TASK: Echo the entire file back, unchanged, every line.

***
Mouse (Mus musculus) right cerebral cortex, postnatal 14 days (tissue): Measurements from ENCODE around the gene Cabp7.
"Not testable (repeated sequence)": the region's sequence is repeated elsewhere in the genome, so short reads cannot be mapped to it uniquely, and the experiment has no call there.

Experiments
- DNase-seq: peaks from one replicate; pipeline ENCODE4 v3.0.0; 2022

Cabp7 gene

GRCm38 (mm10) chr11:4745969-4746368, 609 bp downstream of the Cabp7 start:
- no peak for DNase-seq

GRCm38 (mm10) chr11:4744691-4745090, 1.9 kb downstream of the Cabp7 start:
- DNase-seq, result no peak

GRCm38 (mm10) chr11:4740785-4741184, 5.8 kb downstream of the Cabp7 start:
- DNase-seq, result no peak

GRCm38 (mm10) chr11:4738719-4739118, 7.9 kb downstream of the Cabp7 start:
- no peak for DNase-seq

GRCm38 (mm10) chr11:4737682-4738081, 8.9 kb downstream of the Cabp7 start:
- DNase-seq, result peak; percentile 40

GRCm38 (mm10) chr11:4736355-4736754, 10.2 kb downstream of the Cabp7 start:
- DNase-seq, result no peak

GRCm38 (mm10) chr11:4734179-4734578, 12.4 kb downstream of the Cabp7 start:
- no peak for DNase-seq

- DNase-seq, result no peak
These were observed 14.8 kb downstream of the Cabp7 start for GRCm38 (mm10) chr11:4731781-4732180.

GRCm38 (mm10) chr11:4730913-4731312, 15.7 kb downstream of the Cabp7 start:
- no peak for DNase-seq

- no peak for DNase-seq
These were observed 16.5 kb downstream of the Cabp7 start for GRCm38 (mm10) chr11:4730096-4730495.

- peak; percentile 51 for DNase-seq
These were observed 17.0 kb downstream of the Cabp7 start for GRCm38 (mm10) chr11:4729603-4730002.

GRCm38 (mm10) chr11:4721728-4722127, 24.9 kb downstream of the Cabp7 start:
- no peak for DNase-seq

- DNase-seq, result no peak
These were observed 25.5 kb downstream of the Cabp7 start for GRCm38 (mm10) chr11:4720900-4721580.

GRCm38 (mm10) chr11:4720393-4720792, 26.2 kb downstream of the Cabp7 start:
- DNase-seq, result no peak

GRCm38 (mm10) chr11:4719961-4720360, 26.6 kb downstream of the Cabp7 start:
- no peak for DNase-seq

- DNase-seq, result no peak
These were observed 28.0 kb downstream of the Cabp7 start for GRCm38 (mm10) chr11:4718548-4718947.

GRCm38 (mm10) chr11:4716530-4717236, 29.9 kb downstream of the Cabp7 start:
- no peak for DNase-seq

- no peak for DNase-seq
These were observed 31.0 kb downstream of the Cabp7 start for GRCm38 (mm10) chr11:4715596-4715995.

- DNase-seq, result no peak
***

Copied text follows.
Mouse (Mus musculus) right cerebral cortex, postnatal 14 days (tissue): Measurements from ENCODE around the gene Cabp7.
"Not testable (repeated sequence)": the region's sequence is repeated elsewhere in the genome, so short reads cannot be mapped to it uniquely, and the experiment has no call there.

Experiments
- DNase-seq: peaks from one replicate; pipeline ENCODE4 v3.0.0; 2022

Cabp7 gene

GRCm38 (mm10) chr11:4745969-4746368, 609 bp downstream of the Cabp7 start:
- no peak for DNase-seq

GRCm38 (mm10) chr11:4744691-4745090, 1.9 kb downstream of the Cabp7 start:
- DNase-seq, result no peak

GRCm38 (mm10) chr11:4740785-4741184, 5.8 kb downstream of the Cabp7 start:
- DNase-seq, result no peak

GRCm38 (mm10) chr11:4738719-4739118, 7.9 kb downstream of the Cabp7 start:
- no peak for DNase-seq

GRCm38 (mm10) chr11:4737682-4738081, 8.9 kb downstream of the Cabp7 start:
- DNase-seq, result peak; percentile 40

GRCm38 (mm10) chr11:4736355-4736754, 10.2 kb downstream of the Cabp7 start:
- DNase-seq, result no peak

GRCm38 (mm10) chr11:4734179-4734578, 12.4 kb downstream of the Cabp7 start:
- no peak for DNase-seq

- DNase-seq, result no peak
These were observed 14.8 kb downstream of the Cabp7 start for GRCm38 (mm10) chr11:4731781-4732180.

GRCm38 (mm10) chr11:4730913-4731312, 15.7 kb downstream of the Cabp7 start:
- no peak for DNase-seq

- no peak for DNase-seq
These were observed 16.5 kb downstream of the Cabp7 start for GRCm38 (mm10) chr11:4730096-4730495.

- peak; percentile 51 for DNase-seq
These were observed 17.0 kb downstream of the Cabp7 start for GRCm38 (mm10) chr11:4729603-4730002.

GRCm38 (mm10) chr11:4721728-4722127, 24.9 kb downstream of the Cabp7 start:
- no peak for DNase-seq

- DNase-seq, result no peak
These were observed 25.5 kb downstream of the Cabp7 start for GRCm38 (mm10) chr11:4720900-4721580.

GRCm38 (mm10) chr11:4720393-4720792, 26.2 kb downstream of the Cabp7 start:
- DNase-seq, result no peak

GRCm38 (mm10) chr11:4719961-4720360, 26.6 kb downstream of the Cabp7 start:
- no peak for DNase-seq

- DNase-seq, result no peak
These were observed 28.0 kb downstream of the Cabp7 start for GRCm38 (mm10) chr11:4718548-4718947.

GRCm38 (mm10) chr11:4716530-4717236, 29.9 kb downstream of the Cabp7 start:
- no peak for DNase-seq

- no peak for DNase-seq
These were observed 31.0 kb downstream of the Cabp7 start for GRCm38 (mm10) chr11:4715596-4715995.

- DNase-seq, result no peak